Torpedoes – don’t mention them to MOD Procurement. Like so many other defence projects, the history of torpedo procurement has been an embarrassing litany of massive cost and time overruns.
This sorry record was analysed recently by the incisive Gray Report, which put forward a raft of recommendations for improvement. Indeed, this Report concluded that the average cost overrun for major projects was an astonishing 40%, whilst the average time overrun amounted to a staggering five years. With the next government inevitably seeking cost savings, MOD Procurement will be a prime target, especially since many major projects are currently overrunning.
Within the aircraft purchasing programme, the Typhoon F2 multi-role fighter has been desperately expensive, with future off-take orders likely to be pared back: the F-35 Joint Combat Aircraft (JCA) order book may suffer similarly. The Airbus-derived A400M troop transporter programme is still facing serious financing problems, as has been acknowledged recently by EADS. And the Future Strategic Tanker Aircraft project is also experiencing formidable cost pressures.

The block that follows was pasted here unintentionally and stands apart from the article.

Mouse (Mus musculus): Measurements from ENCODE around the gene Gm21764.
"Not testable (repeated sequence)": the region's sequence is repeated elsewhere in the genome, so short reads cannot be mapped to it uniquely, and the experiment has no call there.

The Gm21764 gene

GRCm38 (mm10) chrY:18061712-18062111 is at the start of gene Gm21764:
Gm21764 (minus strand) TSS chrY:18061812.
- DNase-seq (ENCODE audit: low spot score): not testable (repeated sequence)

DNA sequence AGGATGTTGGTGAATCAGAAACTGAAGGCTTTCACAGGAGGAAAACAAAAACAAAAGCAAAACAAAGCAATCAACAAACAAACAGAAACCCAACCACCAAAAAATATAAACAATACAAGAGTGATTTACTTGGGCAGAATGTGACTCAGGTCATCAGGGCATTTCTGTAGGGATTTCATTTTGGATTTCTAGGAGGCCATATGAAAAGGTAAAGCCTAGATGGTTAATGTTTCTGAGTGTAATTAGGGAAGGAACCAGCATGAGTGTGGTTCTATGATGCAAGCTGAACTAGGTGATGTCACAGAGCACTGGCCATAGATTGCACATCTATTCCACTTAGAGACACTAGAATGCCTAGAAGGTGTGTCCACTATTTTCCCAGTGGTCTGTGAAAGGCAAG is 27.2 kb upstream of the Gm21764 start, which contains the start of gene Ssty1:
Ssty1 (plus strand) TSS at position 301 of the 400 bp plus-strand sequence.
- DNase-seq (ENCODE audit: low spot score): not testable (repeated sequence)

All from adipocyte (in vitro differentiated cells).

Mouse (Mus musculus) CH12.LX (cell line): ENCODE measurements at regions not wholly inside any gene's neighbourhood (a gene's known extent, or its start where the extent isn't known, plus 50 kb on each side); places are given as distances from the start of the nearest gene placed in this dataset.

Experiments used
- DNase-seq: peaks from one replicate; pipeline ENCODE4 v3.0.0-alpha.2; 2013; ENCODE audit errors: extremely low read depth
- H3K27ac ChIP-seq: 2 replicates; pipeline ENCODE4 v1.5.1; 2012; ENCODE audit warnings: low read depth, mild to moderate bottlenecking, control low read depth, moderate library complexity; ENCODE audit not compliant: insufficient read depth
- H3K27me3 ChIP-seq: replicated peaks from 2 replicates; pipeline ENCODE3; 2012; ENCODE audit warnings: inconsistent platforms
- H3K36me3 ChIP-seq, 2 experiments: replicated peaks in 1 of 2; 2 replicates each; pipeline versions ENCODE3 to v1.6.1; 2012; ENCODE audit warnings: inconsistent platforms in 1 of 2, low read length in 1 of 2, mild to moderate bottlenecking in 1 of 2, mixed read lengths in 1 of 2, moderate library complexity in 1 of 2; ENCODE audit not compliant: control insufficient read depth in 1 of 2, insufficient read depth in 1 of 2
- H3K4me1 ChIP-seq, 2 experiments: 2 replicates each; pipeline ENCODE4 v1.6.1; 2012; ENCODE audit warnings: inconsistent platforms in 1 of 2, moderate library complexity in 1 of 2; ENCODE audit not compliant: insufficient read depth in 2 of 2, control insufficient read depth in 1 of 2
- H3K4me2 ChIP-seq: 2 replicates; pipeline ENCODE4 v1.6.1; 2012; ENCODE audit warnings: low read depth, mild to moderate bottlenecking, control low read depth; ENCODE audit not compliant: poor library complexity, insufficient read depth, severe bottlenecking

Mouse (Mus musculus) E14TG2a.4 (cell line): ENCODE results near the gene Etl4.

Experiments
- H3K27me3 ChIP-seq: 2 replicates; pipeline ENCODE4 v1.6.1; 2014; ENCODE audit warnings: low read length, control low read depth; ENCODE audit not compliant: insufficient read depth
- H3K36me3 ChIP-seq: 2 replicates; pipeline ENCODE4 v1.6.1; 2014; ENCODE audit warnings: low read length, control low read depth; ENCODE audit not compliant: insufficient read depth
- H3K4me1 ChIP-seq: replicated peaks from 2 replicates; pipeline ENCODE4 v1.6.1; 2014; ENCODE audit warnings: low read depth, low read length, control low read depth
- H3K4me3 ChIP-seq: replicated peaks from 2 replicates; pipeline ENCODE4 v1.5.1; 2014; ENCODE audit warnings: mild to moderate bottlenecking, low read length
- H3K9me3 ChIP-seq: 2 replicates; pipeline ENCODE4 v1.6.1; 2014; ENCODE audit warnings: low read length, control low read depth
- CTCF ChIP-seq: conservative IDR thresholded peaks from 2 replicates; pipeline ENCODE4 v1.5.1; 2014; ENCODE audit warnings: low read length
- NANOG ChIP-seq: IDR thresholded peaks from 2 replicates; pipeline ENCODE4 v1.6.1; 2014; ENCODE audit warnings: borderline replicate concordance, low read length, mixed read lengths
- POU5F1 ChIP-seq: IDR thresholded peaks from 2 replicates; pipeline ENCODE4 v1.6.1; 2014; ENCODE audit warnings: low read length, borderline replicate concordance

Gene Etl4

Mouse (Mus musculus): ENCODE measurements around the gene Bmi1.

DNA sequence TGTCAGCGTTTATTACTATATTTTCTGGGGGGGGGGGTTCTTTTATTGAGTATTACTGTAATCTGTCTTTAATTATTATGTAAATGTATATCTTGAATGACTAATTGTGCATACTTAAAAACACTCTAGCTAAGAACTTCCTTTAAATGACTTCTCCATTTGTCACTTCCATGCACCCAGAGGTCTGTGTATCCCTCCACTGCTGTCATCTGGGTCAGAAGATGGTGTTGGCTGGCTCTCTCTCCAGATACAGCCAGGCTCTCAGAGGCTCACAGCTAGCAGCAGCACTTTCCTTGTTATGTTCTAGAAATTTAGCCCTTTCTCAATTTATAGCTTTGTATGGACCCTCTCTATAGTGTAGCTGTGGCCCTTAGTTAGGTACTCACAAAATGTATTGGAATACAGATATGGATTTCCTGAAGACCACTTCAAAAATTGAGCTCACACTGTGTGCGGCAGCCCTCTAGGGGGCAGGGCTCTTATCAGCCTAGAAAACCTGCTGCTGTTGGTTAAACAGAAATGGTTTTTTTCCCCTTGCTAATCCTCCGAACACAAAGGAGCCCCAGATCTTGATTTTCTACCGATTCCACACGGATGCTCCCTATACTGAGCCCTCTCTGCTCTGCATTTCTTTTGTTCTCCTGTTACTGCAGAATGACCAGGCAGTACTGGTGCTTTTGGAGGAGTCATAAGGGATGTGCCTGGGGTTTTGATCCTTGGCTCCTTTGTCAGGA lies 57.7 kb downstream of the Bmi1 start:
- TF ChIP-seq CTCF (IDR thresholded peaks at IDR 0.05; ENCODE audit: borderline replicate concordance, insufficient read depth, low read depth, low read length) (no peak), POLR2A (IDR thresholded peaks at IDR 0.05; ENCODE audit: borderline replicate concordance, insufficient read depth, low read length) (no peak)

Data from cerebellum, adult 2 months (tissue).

Naval procurement programmes have fared little better. The six Type 45 destroyers have faced lengthy delays. The first of the six, HMS Daring – HMS Despairing if you are an MOD accountant – was two years late and £1.5 billion over cost. As for the Army, the £16 billion Future Rapids Effects System (FRES) programme has hardly been free from pronounced cost increases and delays.
The next Government – irrespective of its political hue – needs to get a firm grip on MOD Procurement. Implementing the key recommendations of the Gray Report would be a sensible starting-point. And Ministers need to be ruthlessly focussed when placing large orders, especially those relating to EU-wide defence projects where financial discipline is notably lacking.
Of course, MPs seeking defence-related jobs, ever-changing specifications and technical advances do make matters very complicated. Even so, is this record anything but dismal?